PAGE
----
HUNDREDS of people gathered at a church in Weymouth to commemorate the life of a man whose legacy is still helping youngsters in the town today.

The annual service, held just before Palm Sunday, commemorated the life of Sir Samuel Mico and was held at St Mary’s Church and led by the Revd Geoff Hebbern. A procession followed the service.

Sir Samuel Mico was a wealthy Stuart-era merchant who made Weymouth and the George Inn his home after the many ships he owned began using Weymouth as their home port.

When he died, he left as a legacy the building and rents from the waterfront property to a charitable trust - and more than 350 years later, the trust continues to support youngsters by providing educational grants to assist them in their studies and supports those undertaking apprenticeships.

Speaking at the service were two of the trust's beneficiaries from Budmouth College - Josh Frampton and Lauren Stone.

Josh spoke about how the trust supported him with a scholarship to work at Dorset Cleaner Fish, a fish farm based on Portland, which is also the largest aquaculture facility in Dorset.

He is now looking to study at university and thanked the charity for helping give him an edge over his competitors.

Lauren Stone discussed how she met Oscar-winning make-up artist Peter King through her scholarship from the trust. She later changed her career path from makeup artistry to business studies and events management and is set to study at Bath Spa University.

Speaking about the charity she said: “I would like to thank the trust for its funding. It allowed me to understand my career path and provide me with experience, which I was able to use in my university application. If you’re thinking of applying to the trust, I would say go for it, seize all the opportunities given to you and don’t be afraid to step out of your comfort zone.”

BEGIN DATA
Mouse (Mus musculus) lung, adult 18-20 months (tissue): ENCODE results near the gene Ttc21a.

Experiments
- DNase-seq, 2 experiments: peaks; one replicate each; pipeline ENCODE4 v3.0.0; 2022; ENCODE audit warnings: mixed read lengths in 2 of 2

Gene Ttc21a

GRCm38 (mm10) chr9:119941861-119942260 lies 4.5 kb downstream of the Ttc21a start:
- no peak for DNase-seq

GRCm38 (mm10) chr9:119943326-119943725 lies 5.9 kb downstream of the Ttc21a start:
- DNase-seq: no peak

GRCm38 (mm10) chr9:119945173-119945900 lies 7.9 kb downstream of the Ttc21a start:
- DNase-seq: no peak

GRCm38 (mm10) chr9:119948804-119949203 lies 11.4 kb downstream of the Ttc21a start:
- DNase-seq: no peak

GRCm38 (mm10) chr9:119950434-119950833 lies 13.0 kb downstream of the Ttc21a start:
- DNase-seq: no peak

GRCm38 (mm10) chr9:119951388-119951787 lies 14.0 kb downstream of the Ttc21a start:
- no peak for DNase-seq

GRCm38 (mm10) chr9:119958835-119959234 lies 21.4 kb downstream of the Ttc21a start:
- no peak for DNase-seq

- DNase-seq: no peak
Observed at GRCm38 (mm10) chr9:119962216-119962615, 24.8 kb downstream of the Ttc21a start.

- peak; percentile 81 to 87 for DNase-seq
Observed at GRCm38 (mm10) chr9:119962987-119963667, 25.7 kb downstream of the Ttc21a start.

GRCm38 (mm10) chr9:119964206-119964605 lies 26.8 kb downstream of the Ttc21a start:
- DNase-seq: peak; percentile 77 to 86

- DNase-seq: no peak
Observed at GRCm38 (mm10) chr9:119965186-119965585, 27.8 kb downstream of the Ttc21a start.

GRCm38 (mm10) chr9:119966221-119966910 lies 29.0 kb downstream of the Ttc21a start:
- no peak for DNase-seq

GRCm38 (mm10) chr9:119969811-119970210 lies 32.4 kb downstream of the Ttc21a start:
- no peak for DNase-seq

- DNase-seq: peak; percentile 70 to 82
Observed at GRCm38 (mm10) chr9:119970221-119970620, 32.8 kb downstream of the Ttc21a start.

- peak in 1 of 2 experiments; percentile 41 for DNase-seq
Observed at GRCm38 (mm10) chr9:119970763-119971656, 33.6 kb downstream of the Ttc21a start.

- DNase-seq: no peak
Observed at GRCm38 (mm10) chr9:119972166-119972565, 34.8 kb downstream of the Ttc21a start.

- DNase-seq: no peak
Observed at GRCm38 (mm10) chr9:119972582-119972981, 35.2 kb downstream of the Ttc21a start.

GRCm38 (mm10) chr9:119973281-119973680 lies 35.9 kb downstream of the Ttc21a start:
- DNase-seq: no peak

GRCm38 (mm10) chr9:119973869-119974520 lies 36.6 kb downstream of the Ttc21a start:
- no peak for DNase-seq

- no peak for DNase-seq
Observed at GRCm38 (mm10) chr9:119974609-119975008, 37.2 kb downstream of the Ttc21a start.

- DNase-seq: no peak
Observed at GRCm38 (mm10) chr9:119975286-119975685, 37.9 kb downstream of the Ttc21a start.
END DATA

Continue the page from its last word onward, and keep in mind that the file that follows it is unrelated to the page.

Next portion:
Also speaking at the service was Lord Lieutenant of Dorset, Angus Campbell, who said: “Sir Samuel Mico really was a remarkable man. It’s clear from his will that he felt a responsibility for those people who helped him make his money and keep his company going. The fact that people have looked after this fund so well is quite remarkable and inspiring. Long may it last.”

After the service a procession left from the church to The George Bar and Grill led by the ceremonial maces of Weymouth & Portland.

Speaking at the pub, Michael Wheller, one of the charity’s trustees, said: “Sir Samuel Mico owned the pub on this site. We rent out the pub and the income from that supports the grants we are able to make.”

He added: “I thought the service was excellent today and Revd Geoff Hebbern was particularly good. It was a full church, but I suppose it always is for this service. We do encourage the students who benefit from our grants to attend and they always turn up for it.”

Information about applying for grants from the Sir Samuel Mico’s trust can be found on the Weymouth Town Charities website at